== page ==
The Grammarphobia Blog

Can cluelessness be betrayed?

Q: I am a physician who blogs and strives to improve his style. But I stumble when I see a statement like this one on an NY Times blog: “it betrays a surprising lack of awareness of some critical aspects of the medical profession.” What is being betrayed here? A lack of awareness? Or the medical profession? I would think the latter.

A: The verb “betray” has several meanings that concern disloyalty: one can betray a country, a cause, a confidence, or a spouse.

But you’re asking about a different sense of the word: to make known unintentionally (as in, “The snicker betrayed his true feelings”).

The comment that got your attention—by Lawrence K. Altman, a Times medical writer and professor of medicine at NYU—is about an article in the New York Review of Books by a doctor who was seriously injured in an accident.

In the article, Arnold Relman, a doctor with six decades of experience, writes that he “had never before understood how much good nursing care contributes to patients’ safety and comfort.”

In commenting on that, Altman writes that Relman’s sudden realization of the importance of nursing “betrays a surprising lack of awareness of some critical aspects of the medical profession and the nation’s fragmented health care system.”

Altman is using the word “betrays” here to mean “unintentionally reveals.” What is being revealed? Relman’s former cluelessness about the importance of nursing.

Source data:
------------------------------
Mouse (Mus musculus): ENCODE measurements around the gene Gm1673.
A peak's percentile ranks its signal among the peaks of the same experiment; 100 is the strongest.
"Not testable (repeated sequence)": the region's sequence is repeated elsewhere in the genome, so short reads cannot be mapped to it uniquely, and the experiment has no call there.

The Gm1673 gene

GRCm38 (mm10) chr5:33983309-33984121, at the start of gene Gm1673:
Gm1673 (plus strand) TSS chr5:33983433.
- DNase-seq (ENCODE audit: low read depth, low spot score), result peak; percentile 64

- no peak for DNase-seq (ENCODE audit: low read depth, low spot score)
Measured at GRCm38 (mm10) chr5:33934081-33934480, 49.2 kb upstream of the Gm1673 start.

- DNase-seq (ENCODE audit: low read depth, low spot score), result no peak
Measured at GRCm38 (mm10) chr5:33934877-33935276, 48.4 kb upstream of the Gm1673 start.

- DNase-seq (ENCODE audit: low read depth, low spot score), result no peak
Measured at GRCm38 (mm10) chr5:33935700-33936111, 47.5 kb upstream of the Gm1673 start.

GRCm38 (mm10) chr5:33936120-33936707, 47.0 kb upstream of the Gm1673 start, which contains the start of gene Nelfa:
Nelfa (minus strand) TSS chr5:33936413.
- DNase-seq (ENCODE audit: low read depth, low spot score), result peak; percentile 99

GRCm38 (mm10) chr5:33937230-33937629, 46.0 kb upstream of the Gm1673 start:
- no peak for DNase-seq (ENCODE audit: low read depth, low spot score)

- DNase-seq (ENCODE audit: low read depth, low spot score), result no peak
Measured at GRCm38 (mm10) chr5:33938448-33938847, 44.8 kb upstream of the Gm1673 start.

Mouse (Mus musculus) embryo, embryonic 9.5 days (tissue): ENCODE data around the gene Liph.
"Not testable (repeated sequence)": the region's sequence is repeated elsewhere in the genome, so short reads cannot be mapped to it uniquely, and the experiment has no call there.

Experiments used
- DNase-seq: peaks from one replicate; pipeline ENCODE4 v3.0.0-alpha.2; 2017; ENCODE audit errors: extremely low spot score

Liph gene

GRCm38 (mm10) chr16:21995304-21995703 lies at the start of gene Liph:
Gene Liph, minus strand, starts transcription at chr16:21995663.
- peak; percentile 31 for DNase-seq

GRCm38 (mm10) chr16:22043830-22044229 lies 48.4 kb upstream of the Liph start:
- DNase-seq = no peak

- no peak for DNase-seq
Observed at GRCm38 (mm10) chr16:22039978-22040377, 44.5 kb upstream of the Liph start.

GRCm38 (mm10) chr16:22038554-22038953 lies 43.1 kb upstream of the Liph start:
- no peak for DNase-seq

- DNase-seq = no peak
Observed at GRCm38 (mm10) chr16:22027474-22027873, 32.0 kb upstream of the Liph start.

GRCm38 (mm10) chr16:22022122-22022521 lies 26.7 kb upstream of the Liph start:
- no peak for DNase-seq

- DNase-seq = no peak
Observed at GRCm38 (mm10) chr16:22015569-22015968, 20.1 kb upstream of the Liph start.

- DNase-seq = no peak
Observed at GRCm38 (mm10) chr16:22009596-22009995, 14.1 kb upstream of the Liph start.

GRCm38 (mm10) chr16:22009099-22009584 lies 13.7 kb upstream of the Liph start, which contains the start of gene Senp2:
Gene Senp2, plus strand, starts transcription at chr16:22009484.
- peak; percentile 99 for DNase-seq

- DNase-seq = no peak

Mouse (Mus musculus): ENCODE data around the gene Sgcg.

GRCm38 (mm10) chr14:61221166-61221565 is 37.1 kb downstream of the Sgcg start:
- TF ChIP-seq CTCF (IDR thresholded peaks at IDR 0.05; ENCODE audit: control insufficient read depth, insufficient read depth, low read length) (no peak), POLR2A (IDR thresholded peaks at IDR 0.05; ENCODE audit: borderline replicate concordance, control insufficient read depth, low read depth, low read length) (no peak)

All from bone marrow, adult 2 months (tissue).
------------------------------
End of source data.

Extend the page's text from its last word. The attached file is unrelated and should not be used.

The verb “betray” entered English in the 1200s with the sense of “to give up to, or place in the power of an enemy, by treachery or disloyalty,” according to the Oxford English Dictionary.

English adopted the word from Old French, but it’s ultimately derived from the Latin verb tradere, meaning to deliver or hand over.

The sense of the word you’re asking about showed up in the late 16th century. The OED defines it this way: “To reveal or disclose against one’s will or intention the existence, identity, real character of (a person or thing desired to be kept secret).”

The earliest citation in the dictionary for the usage is from Shakespeare’s comedy Love’s Labour’s Lost (1598): “I do betray my selfe with blushing.”

And here’s an example from Milton’s Paradise Lost (1667): “Ire, envie and despair … betraid Him counterfet.”

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